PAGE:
Saul, the son, travels “far and wide” seeking the animals, but fails to locate them (v. 4).
A long way from home, Saul decides to head back, so that his father would not begin to worry about him and his servant (v. 5).
However, the latter does not wish to give up.
Producing a piece of silver, the servant convinces Saul to pay a certain man of God (namely, the seer/prophet Samuel) in the land of Zuph to counsel them before they resign themselves to returning home (vv. 6-10).
On the way to the city, the two Benjamites meet some young women who direct them to Samuel: the special visitor asked to bless a sacrifice on the high place (vv. 11-13).
Divinely instructed to anoint Saul commander/king (vv. 15-17), the prophet invites the young man to a feast (v. 19).
Perhaps to convince the future king of his authority and insight (or simply to ease his heart), Samuel informs Saul that his donkeys had been found (v. 20a).
The prophet further astounds the young man by telling him that he is now “the desire of Israel'' (v. 20b).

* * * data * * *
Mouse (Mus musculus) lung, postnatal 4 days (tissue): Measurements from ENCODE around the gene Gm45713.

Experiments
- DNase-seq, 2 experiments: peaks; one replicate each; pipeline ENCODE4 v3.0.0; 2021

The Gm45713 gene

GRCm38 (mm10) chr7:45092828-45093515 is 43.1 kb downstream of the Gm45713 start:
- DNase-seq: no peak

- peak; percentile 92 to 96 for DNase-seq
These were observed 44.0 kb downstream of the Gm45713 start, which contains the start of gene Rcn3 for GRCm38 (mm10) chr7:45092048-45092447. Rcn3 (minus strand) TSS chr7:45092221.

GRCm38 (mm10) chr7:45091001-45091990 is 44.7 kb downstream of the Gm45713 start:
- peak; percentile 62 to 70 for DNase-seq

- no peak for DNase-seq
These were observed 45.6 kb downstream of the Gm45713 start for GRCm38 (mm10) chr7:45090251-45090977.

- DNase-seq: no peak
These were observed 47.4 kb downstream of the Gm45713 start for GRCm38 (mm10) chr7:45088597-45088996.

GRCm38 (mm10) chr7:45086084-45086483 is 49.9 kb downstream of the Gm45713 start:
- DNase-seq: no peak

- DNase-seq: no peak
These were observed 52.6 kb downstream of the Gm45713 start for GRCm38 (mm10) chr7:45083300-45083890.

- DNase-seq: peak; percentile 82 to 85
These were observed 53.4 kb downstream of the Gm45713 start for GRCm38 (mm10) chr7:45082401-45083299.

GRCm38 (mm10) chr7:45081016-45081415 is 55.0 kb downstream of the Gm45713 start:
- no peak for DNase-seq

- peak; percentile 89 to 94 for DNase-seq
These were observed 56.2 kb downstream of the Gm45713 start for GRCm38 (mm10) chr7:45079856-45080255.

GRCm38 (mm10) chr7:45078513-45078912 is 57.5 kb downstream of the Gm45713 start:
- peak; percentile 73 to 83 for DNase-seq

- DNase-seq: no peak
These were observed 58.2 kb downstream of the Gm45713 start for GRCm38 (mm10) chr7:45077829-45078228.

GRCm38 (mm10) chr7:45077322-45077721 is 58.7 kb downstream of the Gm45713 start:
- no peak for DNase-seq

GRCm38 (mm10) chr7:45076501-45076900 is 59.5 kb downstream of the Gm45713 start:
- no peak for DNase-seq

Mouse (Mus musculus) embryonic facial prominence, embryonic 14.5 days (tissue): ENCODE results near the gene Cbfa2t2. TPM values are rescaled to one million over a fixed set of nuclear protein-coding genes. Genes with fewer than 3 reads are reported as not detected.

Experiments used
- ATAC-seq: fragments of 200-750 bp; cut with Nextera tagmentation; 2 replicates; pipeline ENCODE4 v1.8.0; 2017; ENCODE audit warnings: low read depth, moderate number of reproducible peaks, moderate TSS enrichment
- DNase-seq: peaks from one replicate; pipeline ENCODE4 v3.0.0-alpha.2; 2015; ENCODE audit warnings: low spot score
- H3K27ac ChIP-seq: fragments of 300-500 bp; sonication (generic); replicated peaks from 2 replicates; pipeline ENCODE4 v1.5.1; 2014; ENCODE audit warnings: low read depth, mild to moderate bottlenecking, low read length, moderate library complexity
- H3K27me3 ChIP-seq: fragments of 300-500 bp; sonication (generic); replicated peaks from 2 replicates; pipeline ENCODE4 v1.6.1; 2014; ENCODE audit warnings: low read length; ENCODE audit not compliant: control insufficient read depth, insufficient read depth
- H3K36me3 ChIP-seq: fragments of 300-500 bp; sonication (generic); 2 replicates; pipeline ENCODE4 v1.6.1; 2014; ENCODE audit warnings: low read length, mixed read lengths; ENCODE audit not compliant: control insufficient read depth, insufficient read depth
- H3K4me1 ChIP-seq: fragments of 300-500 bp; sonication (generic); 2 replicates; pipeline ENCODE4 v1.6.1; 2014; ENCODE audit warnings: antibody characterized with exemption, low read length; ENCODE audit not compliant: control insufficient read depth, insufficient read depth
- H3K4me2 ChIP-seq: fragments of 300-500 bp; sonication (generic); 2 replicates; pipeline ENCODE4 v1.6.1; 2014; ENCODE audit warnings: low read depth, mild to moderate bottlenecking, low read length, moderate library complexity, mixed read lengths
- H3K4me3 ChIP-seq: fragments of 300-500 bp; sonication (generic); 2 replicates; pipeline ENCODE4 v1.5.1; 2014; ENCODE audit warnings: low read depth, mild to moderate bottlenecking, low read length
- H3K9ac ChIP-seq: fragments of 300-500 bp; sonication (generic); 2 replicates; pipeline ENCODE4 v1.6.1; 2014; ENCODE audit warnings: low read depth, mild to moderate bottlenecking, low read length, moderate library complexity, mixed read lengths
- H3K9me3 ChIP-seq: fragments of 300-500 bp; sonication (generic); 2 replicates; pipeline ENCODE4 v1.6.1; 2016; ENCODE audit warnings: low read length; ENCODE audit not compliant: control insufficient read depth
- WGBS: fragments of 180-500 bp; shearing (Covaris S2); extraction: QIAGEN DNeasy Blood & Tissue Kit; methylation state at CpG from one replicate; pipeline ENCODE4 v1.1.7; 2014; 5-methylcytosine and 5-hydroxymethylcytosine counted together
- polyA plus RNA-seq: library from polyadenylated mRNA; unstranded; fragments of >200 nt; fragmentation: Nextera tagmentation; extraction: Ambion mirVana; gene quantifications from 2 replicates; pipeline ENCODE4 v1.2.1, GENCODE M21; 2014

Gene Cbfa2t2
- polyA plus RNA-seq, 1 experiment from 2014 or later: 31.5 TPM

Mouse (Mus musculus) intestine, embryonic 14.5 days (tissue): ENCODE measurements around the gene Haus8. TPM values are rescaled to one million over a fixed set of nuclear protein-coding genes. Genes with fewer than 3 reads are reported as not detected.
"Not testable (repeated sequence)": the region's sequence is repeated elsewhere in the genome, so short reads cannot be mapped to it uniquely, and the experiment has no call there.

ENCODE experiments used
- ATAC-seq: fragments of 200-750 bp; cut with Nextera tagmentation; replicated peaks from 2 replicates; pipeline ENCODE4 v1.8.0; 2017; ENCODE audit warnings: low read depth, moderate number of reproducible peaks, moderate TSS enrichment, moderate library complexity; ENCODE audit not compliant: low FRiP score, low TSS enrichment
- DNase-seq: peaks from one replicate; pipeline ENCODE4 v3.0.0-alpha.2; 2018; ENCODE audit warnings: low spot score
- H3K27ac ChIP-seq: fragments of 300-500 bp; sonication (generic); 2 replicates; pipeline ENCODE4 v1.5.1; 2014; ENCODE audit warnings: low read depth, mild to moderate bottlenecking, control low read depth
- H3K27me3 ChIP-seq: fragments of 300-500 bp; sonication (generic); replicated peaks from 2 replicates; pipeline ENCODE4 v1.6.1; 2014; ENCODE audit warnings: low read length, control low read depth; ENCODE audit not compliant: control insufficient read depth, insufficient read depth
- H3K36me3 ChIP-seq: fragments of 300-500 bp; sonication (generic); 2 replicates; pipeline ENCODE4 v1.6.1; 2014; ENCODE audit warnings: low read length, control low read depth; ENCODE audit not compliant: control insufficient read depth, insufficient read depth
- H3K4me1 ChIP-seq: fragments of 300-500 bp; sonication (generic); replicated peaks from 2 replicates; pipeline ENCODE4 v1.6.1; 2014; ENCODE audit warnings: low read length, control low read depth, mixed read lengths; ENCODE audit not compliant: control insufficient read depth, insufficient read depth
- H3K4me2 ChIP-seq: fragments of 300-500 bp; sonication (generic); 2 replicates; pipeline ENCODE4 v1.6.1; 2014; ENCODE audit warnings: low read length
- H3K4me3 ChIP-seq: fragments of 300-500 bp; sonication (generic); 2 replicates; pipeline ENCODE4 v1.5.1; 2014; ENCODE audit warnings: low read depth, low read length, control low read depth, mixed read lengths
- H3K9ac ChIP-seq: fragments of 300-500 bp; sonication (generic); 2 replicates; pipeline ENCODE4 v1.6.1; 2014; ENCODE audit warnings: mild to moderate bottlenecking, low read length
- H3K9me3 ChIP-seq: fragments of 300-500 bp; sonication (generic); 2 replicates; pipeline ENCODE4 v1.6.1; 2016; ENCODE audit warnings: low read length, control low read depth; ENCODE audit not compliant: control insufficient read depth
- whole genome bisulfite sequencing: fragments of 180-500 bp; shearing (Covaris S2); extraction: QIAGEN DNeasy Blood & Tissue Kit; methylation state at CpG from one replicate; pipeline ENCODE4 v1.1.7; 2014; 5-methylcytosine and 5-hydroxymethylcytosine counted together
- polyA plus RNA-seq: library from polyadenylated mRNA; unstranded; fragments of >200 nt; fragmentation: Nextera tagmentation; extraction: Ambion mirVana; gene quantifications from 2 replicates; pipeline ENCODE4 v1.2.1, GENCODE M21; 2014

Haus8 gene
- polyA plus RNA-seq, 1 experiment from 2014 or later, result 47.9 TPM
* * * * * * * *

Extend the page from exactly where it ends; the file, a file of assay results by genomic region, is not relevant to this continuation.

[This title must mean “king.”]
Obviously, these words shock Saul, for he perceives himself as a lowly servant (v. 21; cf. Judges 6:15).
Nevertheless, Samuel seats him in a place of honor at the feast (v. 22), and gives him a "sanctified" choice thigh as his portion (vv. 23-24).
Later, he privately consults with Saul, probably concerning the revelation he had received about him (v. 25).
Early the next morning, he rouses Saul from sleep and proclaims the word of God to him; in the meantime, the latter's servant starts back home before he does (vv. 25-27).
Samuel and Saul
1 Samuel 10
Samuel anoints Saul "commander" over God's inheritance (v. 1; cf. 9:21 for what might have been the question that the prophet answers here), then gives him directions home, complete with detailed descriptions of the events and the people he would encounter along the way (vv. 2-8).
First, Saul will meet two men (at a very specific location) who will inform him about Kish's paternal concern (v. 2);
Second, three men standing under a certain tree in a certain town and carrying animals and food will give him two loaves to sustain him on his journey (vv. 3-4);
Third, near the hill of God, an "orchestra" leading a group of prophesying prophets will pass by him, and God's Spirit will "come upon" him, transform him, and enable him to prophesy with them.
Samuel instructs Saul to do as the occasion demands (vv. 5-7).